The implications of local news often doesn’t attract much analysis. Sometimes you can look at the local through the lens of large scale dynamics and sometimes you can look at the local as a sign of things to come. Most recently, John and I have been speculating about what’s happening at our local supermarket (Pick’n’Pay Hypermarket, but really it’s Coles). A significant part of the store – we’d guess a quarter – has been emptied and sectioned off. The rest of the store is now undergoing reorganisation. We asked a staff member about what was going on and were informed that the empty section is likely to be sublet or re-leased by centre management depending on what arrangements can be made under the current lease. The staff member also mused that it would make sense for the parent company to relocate OfficeWorks into the empty space to better utilise the significantly empty warehouse. OfficeWorks is situated in its own box further up the road at the entrance to a caravan park, which is due for redevelopment as an apartment complex. While I dislike any affirmation of the current shopping mall and big box approach, this staff member had an interesting point. However, I also think there is a need for us all to be thinking about the longer adaption of these kinds of sites for other purposes and uses – what can we do with a half empty warehouse and a significantly empty car park?
The news is full of stories about the retail sector’s current woes, such as the threat of online retail and the preference for walkable centres and places. The Hypermarket seems to have had a fairly consistent rollover of tenancies, with an increasing service orientation (e.g. Mortgage broker, medical centre) moving in as well as independent retailers, much loved by locals, such as the Spice Mart (who now operate an online shop) and the Top Spot Fruit Mart (who stock local/regional produce). We’ve even had two coffee shops set up. It’s a pity that the centre is such a monolithic and ugly thing, showing its age and its lack of care for community and context. What this affirms is that the current large format retail offer is obsolete and that these centres with their incessant demands for increased rents are simply not sustainable and leverage their property assets in ways that skew markets. Take, for example, a story I heard recently about a small food franchise at Westfield Chermside which probably occupied as much space as an average sized bedroom. The story I heard was that they paid $70,000 per annum in rent; this was increased to $130,000 per annum in one hike (please note that this is unverified). Without really having a grasp of property economics, I had wondered if the rent increases might be, in part, attributable to the increasing density in the area, which is designated as a major activity centre and is anchored by Westfield. On top of that, Westfield Chermside is introducing parking fees for its carparks, payable by staff, commuters and customers. This is the legacy of all kinds of governance systems that fail to grasp complexity – they privilege the privatisation of space, create spatial monopolies and affirm car dependence.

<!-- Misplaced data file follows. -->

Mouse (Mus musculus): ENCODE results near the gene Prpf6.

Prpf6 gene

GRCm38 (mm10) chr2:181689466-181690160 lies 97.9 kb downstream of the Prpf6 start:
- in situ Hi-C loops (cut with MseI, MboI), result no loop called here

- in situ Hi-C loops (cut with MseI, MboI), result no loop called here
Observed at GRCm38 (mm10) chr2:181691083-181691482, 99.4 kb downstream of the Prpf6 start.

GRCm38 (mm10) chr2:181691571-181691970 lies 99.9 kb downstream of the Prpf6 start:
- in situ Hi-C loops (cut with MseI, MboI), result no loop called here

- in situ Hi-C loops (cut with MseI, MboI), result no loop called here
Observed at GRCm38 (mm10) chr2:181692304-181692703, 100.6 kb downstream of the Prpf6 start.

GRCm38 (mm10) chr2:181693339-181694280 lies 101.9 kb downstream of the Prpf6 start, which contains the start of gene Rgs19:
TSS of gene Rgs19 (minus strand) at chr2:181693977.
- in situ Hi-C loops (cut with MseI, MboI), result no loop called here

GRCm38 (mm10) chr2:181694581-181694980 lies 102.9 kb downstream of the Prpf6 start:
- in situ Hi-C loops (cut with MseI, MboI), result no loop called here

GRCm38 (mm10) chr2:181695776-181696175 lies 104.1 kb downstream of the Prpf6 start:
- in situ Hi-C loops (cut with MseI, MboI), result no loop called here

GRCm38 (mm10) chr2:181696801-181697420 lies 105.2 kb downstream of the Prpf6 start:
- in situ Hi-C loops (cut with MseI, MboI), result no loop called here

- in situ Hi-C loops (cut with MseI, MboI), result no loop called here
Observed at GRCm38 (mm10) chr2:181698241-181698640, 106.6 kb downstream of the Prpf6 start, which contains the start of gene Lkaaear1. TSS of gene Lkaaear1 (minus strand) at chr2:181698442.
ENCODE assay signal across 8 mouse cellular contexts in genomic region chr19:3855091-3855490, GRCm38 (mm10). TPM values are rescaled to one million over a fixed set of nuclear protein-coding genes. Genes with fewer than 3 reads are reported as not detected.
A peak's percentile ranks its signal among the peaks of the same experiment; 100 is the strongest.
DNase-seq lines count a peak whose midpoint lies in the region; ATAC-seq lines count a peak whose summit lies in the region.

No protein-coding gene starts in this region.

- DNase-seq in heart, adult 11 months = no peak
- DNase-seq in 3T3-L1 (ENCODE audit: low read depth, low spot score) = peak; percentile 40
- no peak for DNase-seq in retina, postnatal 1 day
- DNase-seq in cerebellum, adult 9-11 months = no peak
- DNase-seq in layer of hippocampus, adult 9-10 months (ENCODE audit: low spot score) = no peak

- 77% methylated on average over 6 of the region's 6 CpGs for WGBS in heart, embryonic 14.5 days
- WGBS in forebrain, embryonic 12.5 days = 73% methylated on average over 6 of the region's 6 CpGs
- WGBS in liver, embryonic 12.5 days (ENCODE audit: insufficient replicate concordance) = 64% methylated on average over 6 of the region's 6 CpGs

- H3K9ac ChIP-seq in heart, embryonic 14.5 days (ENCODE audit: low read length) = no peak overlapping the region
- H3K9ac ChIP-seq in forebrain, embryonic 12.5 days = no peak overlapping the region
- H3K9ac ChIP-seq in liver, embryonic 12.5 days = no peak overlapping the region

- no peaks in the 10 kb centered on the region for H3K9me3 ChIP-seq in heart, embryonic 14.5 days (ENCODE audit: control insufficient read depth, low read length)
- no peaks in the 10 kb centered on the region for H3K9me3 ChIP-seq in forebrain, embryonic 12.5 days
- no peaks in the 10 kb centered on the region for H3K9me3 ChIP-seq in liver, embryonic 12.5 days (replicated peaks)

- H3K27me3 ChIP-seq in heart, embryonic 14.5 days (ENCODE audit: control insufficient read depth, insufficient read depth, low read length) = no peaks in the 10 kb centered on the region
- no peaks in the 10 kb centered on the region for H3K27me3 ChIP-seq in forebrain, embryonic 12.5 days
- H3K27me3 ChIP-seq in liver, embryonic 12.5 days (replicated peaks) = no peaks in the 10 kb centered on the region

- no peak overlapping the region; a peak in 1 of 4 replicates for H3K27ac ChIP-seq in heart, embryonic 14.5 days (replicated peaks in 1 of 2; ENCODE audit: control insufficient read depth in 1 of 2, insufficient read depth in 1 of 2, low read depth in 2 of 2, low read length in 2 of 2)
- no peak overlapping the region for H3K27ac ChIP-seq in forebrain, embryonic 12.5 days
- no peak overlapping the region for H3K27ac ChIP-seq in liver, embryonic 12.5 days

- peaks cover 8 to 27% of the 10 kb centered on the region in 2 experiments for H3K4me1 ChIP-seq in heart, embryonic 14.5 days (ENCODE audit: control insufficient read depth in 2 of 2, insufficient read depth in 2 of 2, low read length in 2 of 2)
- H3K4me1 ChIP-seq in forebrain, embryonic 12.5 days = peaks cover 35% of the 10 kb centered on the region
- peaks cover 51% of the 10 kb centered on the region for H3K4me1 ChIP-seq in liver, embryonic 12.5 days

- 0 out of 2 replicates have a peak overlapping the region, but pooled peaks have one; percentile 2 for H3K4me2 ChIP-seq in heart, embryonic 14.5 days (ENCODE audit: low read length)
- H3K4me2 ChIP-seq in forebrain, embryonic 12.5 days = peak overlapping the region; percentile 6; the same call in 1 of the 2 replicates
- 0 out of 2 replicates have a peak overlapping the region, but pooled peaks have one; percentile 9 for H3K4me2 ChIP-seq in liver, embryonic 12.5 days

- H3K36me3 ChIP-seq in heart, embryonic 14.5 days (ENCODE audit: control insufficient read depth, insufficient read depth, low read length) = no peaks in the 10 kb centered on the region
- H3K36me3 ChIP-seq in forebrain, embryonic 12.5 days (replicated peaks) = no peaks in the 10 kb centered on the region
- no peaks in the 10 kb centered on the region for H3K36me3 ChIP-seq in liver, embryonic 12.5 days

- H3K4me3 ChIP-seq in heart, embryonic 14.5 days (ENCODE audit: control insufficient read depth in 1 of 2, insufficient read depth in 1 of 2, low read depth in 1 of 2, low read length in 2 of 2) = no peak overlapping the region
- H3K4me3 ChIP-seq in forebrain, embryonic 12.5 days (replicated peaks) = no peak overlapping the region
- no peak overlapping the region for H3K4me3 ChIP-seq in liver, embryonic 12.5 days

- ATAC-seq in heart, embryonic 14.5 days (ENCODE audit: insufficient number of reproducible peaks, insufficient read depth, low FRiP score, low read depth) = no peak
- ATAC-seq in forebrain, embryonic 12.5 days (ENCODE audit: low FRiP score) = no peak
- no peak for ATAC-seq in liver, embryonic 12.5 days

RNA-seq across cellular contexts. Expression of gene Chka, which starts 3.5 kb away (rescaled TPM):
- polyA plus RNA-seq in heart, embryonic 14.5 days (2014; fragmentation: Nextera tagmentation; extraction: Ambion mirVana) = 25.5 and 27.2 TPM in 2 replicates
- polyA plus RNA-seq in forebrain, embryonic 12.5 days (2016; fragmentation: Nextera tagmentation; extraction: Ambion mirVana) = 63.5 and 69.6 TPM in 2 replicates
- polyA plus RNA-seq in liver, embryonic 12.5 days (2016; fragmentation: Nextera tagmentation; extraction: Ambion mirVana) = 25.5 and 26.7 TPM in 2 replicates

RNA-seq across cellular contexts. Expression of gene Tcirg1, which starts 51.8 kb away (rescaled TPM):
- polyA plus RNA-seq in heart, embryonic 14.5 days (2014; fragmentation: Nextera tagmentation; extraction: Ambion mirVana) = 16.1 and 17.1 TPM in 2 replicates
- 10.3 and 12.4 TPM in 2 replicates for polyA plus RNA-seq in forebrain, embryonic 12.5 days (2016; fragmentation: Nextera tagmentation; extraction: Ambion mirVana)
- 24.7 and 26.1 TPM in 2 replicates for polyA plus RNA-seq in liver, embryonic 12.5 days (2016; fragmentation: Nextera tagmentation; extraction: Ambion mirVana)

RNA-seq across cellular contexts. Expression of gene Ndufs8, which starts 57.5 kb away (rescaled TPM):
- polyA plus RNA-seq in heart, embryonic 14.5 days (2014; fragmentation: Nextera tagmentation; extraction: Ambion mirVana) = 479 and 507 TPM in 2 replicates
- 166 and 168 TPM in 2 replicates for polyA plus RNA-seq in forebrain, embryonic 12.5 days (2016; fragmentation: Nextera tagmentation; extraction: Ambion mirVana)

However, this seems to be a shift in asset management approaches to shopping malls and a response to the current changes in community retail behaviour, largely, I assume, to protect shareholder value or profit. But let’s be clear about this – this is neither sustainable nor desirable; it does not protect the interests of communities, local economies or the small businesses/networks on which they rely; it creates environments which we do not care about and cannot dwell in.